Lame-Duck Congress: Hype Aside, No Harm Will Be Done
By John Sununu | SEPTEMBER 29, 2014
I’VE NEVER been a great fan of “Walking Dead,” the popular zombie serial. Several friends have encouraged me to give it a chance, but after sitting through a half-dozen lame-duck congressional sessions, it feels like something I’ve seen before. Like the show, the post-election sessions tend to be slow moving and repetitious. Unlike the show, there’s lots of small talk and not much zombie killing.
It’s a strange environment, to be sure. Coming back just a week after the Nov. 2 elections, the participants will be current office holders, not those newly elected. Many members will have lost their seats; some will have had “near death” experiences. Despite that, the atmosphere on the floor tends to be very collegial. Campaigns are a travail regardless of party affiliation, a fact appreciated by anyone who has ever put their name on a ballot. Many of those going home for the last time are longtime colleagues and friends.
For the House and Senate leadership, discussion about the post-election agenda began as soon as Congress left town for the final six weeks on the campaign trail. Planning gives the staff something to do. It also allows members to reassure constituents back home that there’s still time to get things done before the end of the year. Of course, that often sparks an uncomfortable conversation about why so little was accomplished during the first nine months of the session.
Not everyone views the work at hand in the same light. Senator Ted Cruz seems to view the prospect of lame-duck legislation as the coming of Armageddon. His dramatic warning that the session could be used to enact tax increases and “pass amnesty” makes for good talk radio, but little else. Republicans control the House, and the Senate requires 60 votes to pass anything through to the president. More to the point, the Senate is dysfunctional as it is. Any attempt at mischief will quickly run into the hard wall of reality.
Regardless of the rhetoric, nothing will happen on major initiatives like tax reform or immigration. There’s simply not enough time, energy, or inclination — on either side of the aisle. These issues require a fresh Congress, hours of committee work, and days of floor time to succeed. Even a resolution endorsing the recent air strikes against ISIS strongholds — something with strong bipartisan support — will be held for the new Congress.
History shows that the typical work product of lame ducks falls neatly into two categories: the necessary and the noncontroversial. Atop the “necessary” list sits that which Congress does most easily: spending. At the moment, most of the federal government is operating under the autopilot of a “continuing resolution.” It’s quite possible that the lame-duck session simply extends these current spending levels through next year. The more likely outcome, however, will be an “omnibus” spending bill, combining all the annual spending measures that were never addressed during the year — the legislative equivalent of unfinished homework.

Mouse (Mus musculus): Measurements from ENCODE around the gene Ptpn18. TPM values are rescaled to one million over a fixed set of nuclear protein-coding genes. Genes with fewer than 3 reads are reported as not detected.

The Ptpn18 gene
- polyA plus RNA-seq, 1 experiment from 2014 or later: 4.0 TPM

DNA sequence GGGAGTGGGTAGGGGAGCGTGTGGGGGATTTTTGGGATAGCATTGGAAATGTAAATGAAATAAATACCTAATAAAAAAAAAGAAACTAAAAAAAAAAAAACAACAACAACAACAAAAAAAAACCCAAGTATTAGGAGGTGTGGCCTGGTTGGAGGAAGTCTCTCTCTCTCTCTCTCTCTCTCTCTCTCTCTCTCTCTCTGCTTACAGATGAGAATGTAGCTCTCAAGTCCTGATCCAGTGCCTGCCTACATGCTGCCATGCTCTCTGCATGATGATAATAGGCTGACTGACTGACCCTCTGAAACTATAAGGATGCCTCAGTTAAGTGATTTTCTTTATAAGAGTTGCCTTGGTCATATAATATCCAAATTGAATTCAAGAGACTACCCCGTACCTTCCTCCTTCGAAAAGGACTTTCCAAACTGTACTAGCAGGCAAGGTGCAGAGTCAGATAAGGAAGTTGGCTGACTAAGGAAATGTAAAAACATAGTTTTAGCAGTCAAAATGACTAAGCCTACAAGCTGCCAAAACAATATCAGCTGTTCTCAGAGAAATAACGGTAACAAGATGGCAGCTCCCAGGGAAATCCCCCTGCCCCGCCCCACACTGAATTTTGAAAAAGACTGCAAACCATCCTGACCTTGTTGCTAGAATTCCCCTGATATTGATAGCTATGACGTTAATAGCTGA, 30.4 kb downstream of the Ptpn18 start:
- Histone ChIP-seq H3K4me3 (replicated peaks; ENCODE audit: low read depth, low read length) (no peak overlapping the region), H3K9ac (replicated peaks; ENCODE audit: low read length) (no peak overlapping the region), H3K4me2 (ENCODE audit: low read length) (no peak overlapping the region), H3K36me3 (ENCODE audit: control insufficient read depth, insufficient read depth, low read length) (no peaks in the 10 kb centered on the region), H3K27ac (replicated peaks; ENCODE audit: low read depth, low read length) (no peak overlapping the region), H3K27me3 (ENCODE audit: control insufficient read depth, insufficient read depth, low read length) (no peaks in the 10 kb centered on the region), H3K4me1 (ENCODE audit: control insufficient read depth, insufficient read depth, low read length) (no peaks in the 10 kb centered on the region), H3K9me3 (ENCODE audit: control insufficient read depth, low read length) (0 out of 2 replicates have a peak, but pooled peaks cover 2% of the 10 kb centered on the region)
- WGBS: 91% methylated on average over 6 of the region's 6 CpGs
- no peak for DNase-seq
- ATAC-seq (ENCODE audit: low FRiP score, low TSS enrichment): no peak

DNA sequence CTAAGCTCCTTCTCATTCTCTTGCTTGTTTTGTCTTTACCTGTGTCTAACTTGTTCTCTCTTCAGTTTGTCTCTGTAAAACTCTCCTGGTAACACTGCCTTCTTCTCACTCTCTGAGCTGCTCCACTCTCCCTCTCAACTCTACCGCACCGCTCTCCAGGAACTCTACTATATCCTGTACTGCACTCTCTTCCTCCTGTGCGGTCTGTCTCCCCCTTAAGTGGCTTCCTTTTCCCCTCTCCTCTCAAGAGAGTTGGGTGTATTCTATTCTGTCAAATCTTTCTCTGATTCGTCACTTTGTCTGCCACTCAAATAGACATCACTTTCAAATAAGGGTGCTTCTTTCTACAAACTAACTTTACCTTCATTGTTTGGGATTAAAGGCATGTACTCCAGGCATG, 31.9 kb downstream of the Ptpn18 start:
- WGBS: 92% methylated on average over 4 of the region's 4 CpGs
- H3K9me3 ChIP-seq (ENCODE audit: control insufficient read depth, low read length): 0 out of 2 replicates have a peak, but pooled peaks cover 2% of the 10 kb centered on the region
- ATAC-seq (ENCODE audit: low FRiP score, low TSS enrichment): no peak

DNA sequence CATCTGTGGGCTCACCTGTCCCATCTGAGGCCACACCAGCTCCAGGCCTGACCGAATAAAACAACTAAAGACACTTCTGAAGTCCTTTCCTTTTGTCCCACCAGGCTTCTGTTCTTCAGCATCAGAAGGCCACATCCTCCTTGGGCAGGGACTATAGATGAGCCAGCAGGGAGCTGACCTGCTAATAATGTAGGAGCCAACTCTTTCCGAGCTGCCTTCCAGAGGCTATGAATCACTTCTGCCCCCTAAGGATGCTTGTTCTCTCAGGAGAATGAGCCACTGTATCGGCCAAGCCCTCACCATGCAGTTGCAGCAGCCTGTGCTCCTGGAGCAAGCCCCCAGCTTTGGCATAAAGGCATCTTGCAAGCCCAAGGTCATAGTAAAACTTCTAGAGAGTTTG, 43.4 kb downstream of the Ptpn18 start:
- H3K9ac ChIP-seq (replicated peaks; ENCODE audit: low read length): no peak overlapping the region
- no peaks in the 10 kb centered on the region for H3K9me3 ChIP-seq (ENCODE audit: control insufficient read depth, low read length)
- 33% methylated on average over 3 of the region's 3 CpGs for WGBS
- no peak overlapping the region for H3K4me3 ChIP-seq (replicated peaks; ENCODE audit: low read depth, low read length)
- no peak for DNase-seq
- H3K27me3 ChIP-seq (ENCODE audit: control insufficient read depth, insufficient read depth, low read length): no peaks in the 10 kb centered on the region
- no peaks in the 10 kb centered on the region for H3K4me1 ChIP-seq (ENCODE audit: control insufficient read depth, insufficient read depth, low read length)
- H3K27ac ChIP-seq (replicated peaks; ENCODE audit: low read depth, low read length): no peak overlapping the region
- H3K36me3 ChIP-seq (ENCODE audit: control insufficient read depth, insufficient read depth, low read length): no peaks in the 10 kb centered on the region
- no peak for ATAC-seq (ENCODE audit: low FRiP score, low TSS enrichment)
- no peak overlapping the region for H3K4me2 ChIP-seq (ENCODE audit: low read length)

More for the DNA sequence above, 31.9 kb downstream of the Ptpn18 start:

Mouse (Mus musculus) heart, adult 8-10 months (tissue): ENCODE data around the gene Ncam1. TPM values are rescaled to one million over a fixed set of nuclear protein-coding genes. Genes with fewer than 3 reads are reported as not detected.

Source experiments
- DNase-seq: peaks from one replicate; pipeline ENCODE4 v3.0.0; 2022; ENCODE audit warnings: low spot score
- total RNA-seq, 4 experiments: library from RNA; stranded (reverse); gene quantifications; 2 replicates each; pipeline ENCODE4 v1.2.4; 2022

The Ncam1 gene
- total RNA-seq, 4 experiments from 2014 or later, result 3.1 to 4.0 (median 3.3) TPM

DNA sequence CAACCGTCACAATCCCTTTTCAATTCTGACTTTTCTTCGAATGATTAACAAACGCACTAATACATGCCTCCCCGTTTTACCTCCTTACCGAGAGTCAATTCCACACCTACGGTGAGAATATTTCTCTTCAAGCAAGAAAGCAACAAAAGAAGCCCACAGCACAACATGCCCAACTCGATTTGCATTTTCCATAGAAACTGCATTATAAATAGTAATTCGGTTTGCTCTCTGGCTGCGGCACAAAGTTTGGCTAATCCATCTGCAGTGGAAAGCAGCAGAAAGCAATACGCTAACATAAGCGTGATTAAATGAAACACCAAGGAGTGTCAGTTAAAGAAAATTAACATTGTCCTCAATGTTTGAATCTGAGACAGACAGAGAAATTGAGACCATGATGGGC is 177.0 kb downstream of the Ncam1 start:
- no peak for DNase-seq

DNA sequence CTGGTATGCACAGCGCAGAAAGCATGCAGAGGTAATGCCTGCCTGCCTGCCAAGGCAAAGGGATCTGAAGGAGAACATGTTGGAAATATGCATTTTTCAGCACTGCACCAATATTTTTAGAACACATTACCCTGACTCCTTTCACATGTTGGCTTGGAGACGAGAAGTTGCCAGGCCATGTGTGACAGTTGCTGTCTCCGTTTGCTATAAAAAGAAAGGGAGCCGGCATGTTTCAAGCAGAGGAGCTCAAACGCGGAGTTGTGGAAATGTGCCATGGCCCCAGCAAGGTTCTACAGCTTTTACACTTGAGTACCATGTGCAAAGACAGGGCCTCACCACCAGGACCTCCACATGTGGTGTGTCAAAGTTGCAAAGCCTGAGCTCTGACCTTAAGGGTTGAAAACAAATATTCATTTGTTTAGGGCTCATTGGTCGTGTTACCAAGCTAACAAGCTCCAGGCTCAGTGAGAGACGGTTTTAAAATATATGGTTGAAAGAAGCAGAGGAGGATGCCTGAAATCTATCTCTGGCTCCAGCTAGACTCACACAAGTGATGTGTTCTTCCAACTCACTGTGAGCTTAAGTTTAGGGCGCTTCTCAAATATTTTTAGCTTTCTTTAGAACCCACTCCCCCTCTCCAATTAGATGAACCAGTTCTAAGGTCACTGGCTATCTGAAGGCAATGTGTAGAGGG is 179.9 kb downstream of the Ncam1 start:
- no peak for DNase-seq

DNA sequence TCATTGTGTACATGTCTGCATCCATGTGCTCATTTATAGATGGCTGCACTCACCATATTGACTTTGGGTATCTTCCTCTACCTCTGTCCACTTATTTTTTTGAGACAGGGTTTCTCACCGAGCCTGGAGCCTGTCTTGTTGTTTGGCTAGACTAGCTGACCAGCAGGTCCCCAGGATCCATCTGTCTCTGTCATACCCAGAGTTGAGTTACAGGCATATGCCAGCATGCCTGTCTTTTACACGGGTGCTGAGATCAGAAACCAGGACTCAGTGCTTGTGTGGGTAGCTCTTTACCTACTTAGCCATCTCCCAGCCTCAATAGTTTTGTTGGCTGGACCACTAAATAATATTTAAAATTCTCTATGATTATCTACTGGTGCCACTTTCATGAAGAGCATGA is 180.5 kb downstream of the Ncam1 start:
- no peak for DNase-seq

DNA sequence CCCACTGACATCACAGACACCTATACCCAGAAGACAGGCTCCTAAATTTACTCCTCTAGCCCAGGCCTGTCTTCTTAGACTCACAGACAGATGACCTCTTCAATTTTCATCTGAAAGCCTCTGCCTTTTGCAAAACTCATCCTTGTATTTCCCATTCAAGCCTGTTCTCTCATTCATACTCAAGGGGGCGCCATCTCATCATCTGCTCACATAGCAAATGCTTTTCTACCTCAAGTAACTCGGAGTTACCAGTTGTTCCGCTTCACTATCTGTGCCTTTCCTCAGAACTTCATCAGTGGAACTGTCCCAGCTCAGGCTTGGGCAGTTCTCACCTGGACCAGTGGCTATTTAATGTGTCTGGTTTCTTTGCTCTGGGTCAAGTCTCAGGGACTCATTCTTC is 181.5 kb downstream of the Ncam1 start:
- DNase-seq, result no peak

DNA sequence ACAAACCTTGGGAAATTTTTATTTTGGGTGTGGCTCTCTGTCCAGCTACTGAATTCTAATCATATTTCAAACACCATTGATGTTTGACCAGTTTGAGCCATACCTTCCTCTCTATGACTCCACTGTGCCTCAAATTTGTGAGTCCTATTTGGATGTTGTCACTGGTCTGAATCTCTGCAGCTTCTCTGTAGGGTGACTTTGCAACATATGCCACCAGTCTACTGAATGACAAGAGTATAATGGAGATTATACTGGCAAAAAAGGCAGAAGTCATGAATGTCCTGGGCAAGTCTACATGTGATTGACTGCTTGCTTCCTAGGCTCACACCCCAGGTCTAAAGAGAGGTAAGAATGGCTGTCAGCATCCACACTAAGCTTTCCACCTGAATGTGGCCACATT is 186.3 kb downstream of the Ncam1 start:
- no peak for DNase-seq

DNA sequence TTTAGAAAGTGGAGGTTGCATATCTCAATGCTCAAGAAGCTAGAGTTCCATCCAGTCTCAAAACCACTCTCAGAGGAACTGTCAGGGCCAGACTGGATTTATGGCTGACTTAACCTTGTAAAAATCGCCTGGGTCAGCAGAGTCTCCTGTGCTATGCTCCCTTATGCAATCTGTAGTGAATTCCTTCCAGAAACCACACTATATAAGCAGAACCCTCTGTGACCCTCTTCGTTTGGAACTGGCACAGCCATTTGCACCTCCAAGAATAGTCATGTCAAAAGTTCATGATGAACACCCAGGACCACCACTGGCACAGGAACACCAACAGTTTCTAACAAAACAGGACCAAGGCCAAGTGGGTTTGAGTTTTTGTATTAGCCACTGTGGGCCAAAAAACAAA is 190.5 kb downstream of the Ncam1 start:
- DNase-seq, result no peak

Lame-duck or not, big spending bills almost always contain their share of pork, and subterfuge, but with a budget agreement in place, fixed caps on total spending will limit the damage to taxpayer pocketbooks. Both sides also have incentives to get the work done as cleanly as possible. Democrats are all but certain to lose Senate seats; better to act now from a position of strength. And with the prospect of improved numbers in both chambers, Republicans will want to start 2015 on clean footing rather than spending February trying to deal with last year’s leftovers.
The intense gridlock of the past year suggests that “noncontroversial” measures would be few and far between, but there are a couple to be found. Every two years, Congress extends a collection of tax measures ranging from research tax credits to renewable fuel subsidies. The “extenders” package moves more easily when no one is fighting over political credit for the popular provisions. Other typically bipartisan bills like defense reauthorization, and terrorism risk insurance move more easily through the Capitol with the emotions of campaign season removed from the equation.
In the end, it’s not much of a list; it rarely is. The days of a lame-duck president or Congress slipping things past an unwary public are long gone. Like the survivors in “Walking Dead,” the weary who gather at the Capitol this November will be tired, anxious, and looking for a safe haven in which to spend the holidays. That’s a reprieve the public will deserve even more.
John E. Sununu, a former Republican senator from New Hampshire, writes regularly for the Globe.